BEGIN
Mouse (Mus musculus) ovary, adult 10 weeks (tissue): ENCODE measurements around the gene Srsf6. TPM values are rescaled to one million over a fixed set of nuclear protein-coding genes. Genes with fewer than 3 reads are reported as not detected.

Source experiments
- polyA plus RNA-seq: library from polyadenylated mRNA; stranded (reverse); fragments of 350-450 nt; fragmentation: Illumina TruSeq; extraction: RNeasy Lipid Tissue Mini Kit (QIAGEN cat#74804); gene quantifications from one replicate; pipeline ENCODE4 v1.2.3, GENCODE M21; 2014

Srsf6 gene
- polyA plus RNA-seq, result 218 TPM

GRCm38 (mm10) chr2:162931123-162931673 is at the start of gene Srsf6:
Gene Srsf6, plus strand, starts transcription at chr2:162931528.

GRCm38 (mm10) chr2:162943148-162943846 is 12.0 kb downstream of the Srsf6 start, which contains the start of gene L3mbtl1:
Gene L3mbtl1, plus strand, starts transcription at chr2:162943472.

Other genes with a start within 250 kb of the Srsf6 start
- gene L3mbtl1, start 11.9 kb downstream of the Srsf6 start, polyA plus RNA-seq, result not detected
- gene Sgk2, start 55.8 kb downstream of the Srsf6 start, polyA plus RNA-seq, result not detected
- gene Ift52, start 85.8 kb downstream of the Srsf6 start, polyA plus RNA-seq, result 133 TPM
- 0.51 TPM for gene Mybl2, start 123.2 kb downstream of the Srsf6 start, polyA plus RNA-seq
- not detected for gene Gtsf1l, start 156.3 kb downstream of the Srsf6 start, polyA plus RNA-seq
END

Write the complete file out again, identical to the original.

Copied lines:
Mouse (Mus musculus) ovary, adult 10 weeks (tissue): ENCODE measurements around the gene Srsf6. TPM values are rescaled to one million over a fixed set of nuclear protein-coding genes. Genes with fewer than 3 reads are reported as not detected.

Source experiments
- polyA plus RNA-seq: library from polyadenylated mRNA; stranded (reverse); fragments of 350-450 nt; fragmentation: Illumina TruSeq; extraction: RNeasy Lipid Tissue Mini Kit (QIAGEN cat#74804); gene quantifications from one replicate; pipeline ENCODE4 v1.2.3, GENCODE M21; 2014

Srsf6 gene
- polyA plus RNA-seq, result 218 TPM

GRCm38 (mm10) chr2:162931123-162931673 is at the start of gene Srsf6:
Gene Srsf6, plus strand, starts transcription at chr2:162931528.

GRCm38 (mm10) chr2:162943148-162943846 is 12.0 kb downstream of the Srsf6 start, which contains the start of gene L3mbtl1:
Gene L3mbtl1, plus strand, starts transcription at chr2:162943472.

Other genes with a start within 250 kb of the Srsf6 start
- gene L3mbtl1, start 11.9 kb downstream of the Srsf6 start, polyA plus RNA-seq, result not detected
- gene Sgk2, start 55.8 kb downstream of the Srsf6 start, polyA plus RNA-seq, result not detected
- gene Ift52, start 85.8 kb downstream of the Srsf6 start, polyA plus RNA-seq, result 133 TPM
- 0.51 TPM for gene Mybl2, start 123.2 kb downstream of the Srsf6 start, polyA plus RNA-seq
- not detected for gene Gtsf1l, start 156.3 kb downstream of the Srsf6 start, polyA plus RNA-seq